N: I am currently reading about the works of Felix Gonzalez-Torres who is an interesting artist given all the points you bring up about the readymade, consumerism, art, and design. In his works, Gonzalez-Torres uses consumer objects such as candies, lightbulbs or beads. I was initially going to suggest that these are readymades, yet it is important to note that when Duchamp introduced the readymade, he claimed that Richard Mutt (!) “…took an ordinary article of life, and placed it so that its useful significance disappeared under the new title and point of view — created a new thought for that object.” Then, for an object to be a readymade, it has to be detached from its function. However, in Gonzalez-Torres’s works, the function of these consumer objects is critical. A lightbulb has to be recognized as a lightbulb and used as such. Similarly, candies have to be eaten by the visitors; otherwise, the work fails to be completed (noted as such by Gonzalez-Torres). He becomes an important figure to consider precisely because the consumer objects he uses cannot be defined as readymades. He brings both the form and the function of these consumer objects into art historical settings. In his work, form and function are kept intact. Most of the time, artists either choose to make works with the object-ness of the readymade or appropriate the given function.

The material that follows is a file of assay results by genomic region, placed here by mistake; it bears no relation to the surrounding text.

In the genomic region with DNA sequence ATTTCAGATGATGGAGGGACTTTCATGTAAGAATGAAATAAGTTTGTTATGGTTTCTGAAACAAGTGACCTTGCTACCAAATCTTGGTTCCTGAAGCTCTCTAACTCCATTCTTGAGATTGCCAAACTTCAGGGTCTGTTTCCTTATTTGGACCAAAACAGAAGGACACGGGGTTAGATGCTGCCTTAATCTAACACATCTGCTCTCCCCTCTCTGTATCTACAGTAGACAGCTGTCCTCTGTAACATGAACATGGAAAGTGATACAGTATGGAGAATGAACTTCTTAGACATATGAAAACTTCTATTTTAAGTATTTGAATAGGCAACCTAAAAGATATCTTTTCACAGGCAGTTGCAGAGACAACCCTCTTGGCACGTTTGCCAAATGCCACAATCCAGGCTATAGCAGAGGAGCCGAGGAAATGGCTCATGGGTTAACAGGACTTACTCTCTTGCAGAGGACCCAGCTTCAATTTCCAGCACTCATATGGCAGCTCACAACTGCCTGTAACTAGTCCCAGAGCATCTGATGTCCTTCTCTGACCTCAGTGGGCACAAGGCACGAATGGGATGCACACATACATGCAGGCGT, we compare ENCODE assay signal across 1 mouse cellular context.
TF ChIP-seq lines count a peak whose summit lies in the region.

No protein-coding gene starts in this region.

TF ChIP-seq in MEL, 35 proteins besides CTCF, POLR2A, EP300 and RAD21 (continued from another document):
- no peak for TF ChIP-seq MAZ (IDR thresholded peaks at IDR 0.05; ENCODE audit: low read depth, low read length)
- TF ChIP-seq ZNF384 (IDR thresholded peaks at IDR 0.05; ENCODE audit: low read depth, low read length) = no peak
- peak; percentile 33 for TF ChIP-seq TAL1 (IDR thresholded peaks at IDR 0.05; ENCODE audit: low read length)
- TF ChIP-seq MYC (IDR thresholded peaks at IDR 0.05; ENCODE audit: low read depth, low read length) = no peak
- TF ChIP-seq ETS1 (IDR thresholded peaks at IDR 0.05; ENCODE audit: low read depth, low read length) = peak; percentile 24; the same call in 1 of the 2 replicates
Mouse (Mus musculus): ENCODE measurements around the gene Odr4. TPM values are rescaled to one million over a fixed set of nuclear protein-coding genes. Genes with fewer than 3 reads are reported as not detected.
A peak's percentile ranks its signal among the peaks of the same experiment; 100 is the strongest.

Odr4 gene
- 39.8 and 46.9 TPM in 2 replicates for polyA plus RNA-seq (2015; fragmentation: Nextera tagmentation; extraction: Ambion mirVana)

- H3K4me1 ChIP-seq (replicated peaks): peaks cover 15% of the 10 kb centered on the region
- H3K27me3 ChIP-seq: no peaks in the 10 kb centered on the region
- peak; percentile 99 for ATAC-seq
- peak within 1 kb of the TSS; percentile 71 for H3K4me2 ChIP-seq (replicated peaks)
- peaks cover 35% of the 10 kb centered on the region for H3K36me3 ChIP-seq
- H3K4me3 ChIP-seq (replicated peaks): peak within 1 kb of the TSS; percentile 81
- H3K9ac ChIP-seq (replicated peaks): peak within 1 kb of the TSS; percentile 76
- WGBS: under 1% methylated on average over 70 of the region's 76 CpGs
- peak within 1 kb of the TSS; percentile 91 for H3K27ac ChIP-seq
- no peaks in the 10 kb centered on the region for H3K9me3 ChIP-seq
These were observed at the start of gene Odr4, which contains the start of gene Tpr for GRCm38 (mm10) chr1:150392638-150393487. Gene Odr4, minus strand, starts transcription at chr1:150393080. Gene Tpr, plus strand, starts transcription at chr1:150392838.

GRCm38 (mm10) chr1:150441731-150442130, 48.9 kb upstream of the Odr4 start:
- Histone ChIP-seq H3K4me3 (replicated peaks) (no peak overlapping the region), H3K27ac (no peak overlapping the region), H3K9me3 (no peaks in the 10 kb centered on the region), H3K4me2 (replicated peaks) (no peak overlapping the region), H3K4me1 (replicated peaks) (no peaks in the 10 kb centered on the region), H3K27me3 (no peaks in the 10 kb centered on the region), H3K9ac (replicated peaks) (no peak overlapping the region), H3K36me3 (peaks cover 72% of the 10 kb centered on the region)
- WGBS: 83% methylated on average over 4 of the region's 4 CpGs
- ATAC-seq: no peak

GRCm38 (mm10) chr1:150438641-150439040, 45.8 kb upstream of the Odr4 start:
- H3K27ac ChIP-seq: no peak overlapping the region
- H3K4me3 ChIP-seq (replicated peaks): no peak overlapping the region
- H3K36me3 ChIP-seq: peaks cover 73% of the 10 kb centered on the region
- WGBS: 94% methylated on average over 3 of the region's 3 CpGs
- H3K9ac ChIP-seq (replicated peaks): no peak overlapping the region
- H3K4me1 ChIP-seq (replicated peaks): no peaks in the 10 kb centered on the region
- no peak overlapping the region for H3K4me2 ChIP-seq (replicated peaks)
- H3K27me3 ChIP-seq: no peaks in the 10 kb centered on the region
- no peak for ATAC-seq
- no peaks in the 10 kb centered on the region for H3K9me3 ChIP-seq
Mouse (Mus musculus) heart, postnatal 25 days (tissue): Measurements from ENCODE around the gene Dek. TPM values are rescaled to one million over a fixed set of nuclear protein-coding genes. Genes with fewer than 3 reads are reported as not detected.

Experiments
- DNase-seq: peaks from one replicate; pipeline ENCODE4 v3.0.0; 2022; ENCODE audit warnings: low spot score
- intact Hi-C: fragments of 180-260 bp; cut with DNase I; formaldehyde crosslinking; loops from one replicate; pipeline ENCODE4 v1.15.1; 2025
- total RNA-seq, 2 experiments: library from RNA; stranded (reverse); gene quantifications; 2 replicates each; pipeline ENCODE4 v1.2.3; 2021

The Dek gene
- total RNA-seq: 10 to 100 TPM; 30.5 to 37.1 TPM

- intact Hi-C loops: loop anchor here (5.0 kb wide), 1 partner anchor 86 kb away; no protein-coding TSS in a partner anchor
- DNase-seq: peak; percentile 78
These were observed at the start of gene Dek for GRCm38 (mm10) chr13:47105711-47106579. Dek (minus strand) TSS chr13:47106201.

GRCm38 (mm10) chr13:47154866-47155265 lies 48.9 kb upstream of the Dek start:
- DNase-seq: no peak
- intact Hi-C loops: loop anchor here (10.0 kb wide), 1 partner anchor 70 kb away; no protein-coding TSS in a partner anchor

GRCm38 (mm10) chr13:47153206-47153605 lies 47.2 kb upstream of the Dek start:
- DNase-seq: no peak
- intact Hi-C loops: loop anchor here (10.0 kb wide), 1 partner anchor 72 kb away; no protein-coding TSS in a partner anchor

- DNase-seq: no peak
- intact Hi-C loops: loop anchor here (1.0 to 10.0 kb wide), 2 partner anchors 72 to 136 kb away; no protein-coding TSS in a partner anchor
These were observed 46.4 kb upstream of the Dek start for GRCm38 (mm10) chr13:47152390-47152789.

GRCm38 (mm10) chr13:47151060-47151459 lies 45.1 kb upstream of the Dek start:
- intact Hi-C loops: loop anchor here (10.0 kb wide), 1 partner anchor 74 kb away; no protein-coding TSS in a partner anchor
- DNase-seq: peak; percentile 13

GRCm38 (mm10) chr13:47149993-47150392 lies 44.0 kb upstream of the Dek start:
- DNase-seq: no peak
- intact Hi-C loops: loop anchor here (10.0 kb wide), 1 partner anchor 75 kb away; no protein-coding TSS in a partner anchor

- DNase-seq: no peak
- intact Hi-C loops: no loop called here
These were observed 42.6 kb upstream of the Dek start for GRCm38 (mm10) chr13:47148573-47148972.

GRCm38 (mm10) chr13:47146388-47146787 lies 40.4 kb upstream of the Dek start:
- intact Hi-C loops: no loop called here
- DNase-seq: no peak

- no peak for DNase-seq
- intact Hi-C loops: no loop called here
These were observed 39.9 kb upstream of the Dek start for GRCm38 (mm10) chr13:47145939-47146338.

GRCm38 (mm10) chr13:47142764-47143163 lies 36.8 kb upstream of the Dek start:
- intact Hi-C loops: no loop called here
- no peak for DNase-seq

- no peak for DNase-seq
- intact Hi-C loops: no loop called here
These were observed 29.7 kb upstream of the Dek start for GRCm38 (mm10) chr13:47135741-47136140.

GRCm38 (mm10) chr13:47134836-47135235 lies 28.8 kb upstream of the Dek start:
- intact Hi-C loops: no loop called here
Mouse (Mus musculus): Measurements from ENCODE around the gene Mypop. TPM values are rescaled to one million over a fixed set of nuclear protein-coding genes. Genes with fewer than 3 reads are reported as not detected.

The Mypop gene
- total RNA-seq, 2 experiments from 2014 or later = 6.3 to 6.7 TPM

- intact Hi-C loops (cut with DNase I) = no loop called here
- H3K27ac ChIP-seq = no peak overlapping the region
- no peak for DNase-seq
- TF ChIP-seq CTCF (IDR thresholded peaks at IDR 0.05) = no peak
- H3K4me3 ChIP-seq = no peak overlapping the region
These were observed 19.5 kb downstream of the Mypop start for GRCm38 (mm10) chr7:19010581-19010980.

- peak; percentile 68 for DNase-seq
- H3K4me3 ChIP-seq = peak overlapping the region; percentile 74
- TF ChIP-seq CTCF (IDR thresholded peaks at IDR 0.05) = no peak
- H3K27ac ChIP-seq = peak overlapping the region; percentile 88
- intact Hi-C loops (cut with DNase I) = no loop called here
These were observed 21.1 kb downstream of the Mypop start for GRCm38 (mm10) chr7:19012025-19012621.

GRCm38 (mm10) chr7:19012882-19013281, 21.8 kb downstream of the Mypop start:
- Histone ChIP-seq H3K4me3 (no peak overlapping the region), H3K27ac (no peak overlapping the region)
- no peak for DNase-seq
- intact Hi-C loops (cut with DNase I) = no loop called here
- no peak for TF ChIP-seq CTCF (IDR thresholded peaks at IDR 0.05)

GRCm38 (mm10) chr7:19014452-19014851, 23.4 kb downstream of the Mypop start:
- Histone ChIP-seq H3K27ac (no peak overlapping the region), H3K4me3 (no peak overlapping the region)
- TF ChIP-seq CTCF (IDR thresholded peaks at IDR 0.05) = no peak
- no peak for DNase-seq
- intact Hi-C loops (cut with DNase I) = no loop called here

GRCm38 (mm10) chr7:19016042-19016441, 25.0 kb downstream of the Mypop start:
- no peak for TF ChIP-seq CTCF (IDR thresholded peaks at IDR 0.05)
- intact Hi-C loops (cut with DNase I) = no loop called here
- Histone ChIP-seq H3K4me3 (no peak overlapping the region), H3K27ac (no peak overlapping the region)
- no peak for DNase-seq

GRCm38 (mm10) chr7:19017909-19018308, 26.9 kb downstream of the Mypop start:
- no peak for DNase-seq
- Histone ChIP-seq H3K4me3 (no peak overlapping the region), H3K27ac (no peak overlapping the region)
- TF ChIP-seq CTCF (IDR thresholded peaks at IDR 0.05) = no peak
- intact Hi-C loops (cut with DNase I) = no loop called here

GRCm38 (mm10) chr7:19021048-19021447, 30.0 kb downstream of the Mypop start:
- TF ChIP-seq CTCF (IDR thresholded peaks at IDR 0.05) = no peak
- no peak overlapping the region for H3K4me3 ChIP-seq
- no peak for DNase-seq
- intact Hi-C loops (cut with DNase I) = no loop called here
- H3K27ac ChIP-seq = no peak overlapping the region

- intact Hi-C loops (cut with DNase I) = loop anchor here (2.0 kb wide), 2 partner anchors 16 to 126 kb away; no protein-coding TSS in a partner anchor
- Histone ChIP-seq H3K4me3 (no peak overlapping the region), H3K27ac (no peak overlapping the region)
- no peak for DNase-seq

With this approach to consumer objects in mind, the curation and ownership of Gonzalez-Torres’s work becomes really interesting. I recently learnt that in the Certificate of Authenticity Gonzalez-Torres provided to the buyers, he allowed the owners of his artworks to use different types of candies or beads if the stated ones were not available. One article mentioned how the language he used in these certificates allowed the owners to pick their own ideal heights for the paper stacks in some of his works. This flexibility brings the possibility of these stacks to be tall enough for visitors to not be able to reach to get a sheet and thus can potentially challenge the ideals Gonzalez-Torres set for his work. Another example to this greater flexibility in the curation of his work can be seen in Untitled (Public Opinion), 1991. For this piece, the curators were able to choose different types of candies in different installations, which resulted in various receptions. For example, while the people at the Institute for the Study of the Ancient World related the piece to the “...process of interpretation that scholars of ancient culture apply to artifacts whose exact histories are unknown….at St. Philip’s Church, the largely African American congregation introduced an entirely new reading of the work, linking the black rod licorice candies to the use of licorice root as a balm by American slaves, and the subsequent proliferation of racist imagery in early-twentieth-century marketing campaigns for licorice candy.” Do you think that to be able to accommodate this amount of flexibility within a single work, we need to know this candy piece is a work by Gonzalez-Torres prior to seeing it?
I cannot help but connect this letter (Figure 7) of his to here as well. It is on all of my social media platforms! It is just so beautifully said. It talks about time and has two o-r-g clocks drawn — two things, which I know you like. Welcome back to NY! We missed you.